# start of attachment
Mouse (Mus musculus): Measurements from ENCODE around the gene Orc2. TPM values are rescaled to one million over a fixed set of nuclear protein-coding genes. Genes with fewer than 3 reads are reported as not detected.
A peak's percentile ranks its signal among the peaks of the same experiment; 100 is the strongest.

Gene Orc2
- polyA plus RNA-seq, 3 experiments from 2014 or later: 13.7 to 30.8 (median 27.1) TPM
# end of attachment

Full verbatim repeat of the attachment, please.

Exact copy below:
Mouse (Mus musculus): Measurements from ENCODE around the gene Orc2. TPM values are rescaled to one million over a fixed set of nuclear protein-coding genes. Genes with fewer than 3 reads are reported as not detected.
A peak's percentile ranks its signal among the peaks of the same experiment; 100 is the strongest.

Gene Orc2
- polyA plus RNA-seq, 3 experiments from 2014 or later: 13.7 to 30.8 (median 27.1) TPM